Harvey Lederman


I am an assistant professor in the department of philosophy at Princeton. Before Princeton, I taught at the University of Pittsburgh, and before that I was a postdoc at NYU. You can view my CV here.

My main completed work is on the notion of common knowledge. Some people commonly know a proposition just in case they all know it, they all know that they all know it, and so on. Common knowledge has been widely used in economics, linguistics and philosophy. I have argued that common knowledge is not as important as many people have thought. The main paper to come out of this project is Uncommon Knowledge, in which I present an argument that people never have common knowledge at all. A second paper examines what if anything the coordinated attack scenario and the electronic mail game show about the role of common knowledge in the theory of rationality in strategic situations. I have recently written a handbook article about common knowledge.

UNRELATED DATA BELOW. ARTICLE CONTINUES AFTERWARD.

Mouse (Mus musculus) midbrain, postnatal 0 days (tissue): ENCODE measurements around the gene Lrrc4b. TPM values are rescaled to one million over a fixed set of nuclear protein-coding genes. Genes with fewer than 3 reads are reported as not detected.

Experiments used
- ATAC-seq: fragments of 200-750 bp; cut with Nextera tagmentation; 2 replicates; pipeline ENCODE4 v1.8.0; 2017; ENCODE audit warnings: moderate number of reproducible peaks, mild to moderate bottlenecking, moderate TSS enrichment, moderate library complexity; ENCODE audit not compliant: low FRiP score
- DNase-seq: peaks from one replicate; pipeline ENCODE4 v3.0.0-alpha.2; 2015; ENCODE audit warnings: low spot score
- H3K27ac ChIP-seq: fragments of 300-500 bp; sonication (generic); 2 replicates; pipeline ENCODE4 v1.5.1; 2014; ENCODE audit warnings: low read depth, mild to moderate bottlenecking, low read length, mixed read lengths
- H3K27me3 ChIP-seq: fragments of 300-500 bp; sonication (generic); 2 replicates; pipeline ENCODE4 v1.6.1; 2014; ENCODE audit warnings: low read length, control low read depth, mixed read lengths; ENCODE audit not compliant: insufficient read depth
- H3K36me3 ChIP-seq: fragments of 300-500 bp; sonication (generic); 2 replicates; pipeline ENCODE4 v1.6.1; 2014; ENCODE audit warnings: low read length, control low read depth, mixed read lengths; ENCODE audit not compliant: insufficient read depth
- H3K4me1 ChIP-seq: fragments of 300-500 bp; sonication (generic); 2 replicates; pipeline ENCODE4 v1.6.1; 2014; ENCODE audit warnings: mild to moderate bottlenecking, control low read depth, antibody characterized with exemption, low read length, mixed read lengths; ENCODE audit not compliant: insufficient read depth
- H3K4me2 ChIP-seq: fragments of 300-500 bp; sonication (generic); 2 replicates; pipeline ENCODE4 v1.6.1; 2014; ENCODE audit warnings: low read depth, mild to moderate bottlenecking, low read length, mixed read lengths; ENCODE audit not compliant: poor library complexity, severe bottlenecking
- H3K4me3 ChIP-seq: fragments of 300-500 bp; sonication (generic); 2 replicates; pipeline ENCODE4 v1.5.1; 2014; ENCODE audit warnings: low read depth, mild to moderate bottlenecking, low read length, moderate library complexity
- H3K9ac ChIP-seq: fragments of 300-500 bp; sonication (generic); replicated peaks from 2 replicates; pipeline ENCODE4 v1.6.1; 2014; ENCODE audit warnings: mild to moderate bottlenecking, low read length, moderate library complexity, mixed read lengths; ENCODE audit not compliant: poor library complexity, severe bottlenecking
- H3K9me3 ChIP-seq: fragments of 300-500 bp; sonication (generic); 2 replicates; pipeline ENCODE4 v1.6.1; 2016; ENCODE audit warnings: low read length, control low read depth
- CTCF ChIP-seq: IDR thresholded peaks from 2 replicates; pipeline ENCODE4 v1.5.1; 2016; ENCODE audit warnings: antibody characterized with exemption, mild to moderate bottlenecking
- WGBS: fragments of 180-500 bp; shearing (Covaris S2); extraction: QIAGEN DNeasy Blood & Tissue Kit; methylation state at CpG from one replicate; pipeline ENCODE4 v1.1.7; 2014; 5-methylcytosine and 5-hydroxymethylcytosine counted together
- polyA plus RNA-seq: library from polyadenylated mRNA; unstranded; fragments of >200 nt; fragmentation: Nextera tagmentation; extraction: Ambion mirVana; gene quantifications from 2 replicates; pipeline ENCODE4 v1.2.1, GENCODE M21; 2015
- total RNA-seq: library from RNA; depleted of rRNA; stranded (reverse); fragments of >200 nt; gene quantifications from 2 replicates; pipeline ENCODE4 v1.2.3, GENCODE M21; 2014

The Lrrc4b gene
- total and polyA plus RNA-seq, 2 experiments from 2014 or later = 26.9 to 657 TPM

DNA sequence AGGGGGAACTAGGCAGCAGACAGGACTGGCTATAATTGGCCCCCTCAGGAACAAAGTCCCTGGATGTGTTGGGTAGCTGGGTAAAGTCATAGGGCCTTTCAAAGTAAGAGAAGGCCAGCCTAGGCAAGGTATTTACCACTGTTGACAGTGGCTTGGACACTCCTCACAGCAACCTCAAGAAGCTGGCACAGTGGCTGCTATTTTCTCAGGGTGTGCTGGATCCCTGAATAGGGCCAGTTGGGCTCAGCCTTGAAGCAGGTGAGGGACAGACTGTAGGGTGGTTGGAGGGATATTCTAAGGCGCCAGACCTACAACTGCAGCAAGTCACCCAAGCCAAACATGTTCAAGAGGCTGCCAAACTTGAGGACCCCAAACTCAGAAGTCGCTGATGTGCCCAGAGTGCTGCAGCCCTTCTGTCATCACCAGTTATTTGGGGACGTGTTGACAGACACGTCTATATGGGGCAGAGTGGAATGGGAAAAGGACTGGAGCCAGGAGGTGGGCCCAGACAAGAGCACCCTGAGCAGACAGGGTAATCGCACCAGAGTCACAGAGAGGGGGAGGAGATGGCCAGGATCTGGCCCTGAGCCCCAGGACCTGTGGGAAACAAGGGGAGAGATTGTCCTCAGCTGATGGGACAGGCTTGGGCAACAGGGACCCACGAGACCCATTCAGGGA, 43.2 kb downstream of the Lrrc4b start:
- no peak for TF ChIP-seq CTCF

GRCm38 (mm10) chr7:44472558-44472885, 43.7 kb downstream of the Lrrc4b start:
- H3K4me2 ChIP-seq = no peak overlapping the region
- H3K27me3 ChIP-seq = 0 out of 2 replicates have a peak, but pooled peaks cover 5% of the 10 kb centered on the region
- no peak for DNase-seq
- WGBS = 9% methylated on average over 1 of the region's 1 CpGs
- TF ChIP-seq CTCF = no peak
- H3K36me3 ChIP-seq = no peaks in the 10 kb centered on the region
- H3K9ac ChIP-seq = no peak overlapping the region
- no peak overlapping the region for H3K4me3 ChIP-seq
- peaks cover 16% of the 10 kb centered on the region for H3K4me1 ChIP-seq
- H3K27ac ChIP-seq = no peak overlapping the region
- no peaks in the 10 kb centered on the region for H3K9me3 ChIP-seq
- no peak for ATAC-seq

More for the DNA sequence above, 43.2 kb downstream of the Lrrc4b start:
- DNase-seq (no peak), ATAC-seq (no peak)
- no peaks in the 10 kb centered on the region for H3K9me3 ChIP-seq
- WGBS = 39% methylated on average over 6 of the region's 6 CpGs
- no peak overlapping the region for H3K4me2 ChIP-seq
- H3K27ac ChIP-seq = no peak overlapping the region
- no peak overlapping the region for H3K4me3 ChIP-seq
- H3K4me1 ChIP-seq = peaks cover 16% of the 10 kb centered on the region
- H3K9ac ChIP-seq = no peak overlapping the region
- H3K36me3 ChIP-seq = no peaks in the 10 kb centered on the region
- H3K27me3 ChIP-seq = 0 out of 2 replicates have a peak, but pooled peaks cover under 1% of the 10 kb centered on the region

I also have a longstanding interest in the history of philosophy. I have published on Aristotle's theory of time, and I am currently working on a paper about the Ming dynasty philosopher Wang Yangming.

Work in Progress:


Conference Proceedings:

Handbook Article:


Older Papers:

Thanks to Peter Fritz for sharing his style sheet.